Last May, the University’s commencement speaker, the poet Claudia Rankine, congratulated the Class of 2017 on their success at Wesleyan. In her speech, she offered some choice words of advice to the graduating class.
“Pursue their unknown and unrealized imagined possibilities, even though the imagined and unimagined resides with such close proximity to failure,” Rankine said. “To pursue something because it matters to you, to your moral expectations for the world; to pursue something because the way it occurs now is, to be blunt, unjust, to pursue and invest in change despite not having the power to implement it directly, is to be willing to fail.”
While the seniors departed Wesleyan’s grounds with Claudia Rankine’s guiding words lingering in their heads, The Argus wondered how the incoming Wesleyan students would also be influenced by her words.
Over the summer, all incoming students read “Citizen: An American Lyric” for First Year Matters, a 15-year-old program that engages incoming freshmen with the types of academic rigor and interdisciplinary thinking that are a hallmark of the University.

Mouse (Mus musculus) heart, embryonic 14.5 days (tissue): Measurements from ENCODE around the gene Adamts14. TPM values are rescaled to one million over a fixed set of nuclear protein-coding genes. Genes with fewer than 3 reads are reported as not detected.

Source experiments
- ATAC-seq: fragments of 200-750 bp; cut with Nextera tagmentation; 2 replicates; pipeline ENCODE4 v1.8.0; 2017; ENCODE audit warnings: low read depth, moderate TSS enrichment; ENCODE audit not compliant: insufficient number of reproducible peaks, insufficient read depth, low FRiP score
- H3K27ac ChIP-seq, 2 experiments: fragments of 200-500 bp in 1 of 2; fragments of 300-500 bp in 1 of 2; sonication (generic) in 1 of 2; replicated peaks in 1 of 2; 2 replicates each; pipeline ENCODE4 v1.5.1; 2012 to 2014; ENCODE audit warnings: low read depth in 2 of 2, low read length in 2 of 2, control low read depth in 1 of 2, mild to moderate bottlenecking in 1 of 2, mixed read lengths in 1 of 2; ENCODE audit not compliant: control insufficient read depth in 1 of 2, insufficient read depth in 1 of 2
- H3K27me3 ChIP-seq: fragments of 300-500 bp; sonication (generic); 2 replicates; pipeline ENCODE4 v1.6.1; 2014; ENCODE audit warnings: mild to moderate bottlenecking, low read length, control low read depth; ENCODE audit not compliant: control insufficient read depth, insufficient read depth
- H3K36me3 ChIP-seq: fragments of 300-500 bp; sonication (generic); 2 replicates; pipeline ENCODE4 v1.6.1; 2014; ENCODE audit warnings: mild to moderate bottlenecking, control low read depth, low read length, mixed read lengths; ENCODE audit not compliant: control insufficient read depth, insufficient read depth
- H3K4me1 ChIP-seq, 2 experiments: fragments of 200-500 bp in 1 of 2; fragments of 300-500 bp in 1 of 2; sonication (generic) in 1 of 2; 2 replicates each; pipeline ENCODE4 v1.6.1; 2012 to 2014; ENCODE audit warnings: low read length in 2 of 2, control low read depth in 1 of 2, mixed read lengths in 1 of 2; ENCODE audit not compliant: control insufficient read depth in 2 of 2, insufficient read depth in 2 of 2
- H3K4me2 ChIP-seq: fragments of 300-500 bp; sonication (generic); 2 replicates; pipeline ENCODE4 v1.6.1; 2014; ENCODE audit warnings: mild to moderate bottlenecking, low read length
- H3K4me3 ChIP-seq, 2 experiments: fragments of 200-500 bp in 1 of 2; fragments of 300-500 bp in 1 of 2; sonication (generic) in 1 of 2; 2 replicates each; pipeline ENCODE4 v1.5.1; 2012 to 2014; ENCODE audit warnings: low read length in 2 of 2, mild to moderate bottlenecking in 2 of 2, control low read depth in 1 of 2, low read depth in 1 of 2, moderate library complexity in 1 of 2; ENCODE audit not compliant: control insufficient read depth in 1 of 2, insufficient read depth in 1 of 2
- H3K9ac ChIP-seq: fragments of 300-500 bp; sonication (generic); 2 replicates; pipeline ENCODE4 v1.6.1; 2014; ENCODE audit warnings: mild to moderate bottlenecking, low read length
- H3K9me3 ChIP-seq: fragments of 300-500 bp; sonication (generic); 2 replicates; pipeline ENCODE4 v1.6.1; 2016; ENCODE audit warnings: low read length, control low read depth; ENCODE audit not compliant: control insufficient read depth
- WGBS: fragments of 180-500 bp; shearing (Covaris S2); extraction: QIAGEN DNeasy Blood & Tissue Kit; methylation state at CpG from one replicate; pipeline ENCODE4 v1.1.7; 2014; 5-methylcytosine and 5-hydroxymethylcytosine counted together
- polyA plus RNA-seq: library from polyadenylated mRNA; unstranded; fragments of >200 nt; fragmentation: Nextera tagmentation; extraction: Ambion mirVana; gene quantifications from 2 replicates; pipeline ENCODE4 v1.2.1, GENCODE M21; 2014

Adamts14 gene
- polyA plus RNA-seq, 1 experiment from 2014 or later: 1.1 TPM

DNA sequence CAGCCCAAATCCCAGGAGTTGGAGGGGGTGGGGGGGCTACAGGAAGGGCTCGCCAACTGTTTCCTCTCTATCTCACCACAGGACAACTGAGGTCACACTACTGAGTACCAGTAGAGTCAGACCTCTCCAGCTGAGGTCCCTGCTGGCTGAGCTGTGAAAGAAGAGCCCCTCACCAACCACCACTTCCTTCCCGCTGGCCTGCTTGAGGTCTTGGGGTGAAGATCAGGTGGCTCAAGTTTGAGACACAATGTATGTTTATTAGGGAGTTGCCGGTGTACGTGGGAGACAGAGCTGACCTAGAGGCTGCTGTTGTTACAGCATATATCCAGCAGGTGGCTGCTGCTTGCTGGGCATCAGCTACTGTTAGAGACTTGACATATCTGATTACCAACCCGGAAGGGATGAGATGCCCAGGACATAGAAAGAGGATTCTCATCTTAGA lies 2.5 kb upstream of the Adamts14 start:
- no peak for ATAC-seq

Vice President for Student Affairs Michael J. Whaley and Vice President for Academic Affairs and Provost Joyce Jacobsen discussed the history of the program.
“In the early years of the program, The Office of Student Affairs sent a DVD of a dance performance to the first year students and invited the choreographer to come to campus for a talk and a performance,” Whaley said.
Provost Jacobsen added that this was the second year of having a Common Reading for all incoming students; last year was Michelle Alexander’s, “The New Jim Crow: Mass Incarceration in the Age of Colorblindness.”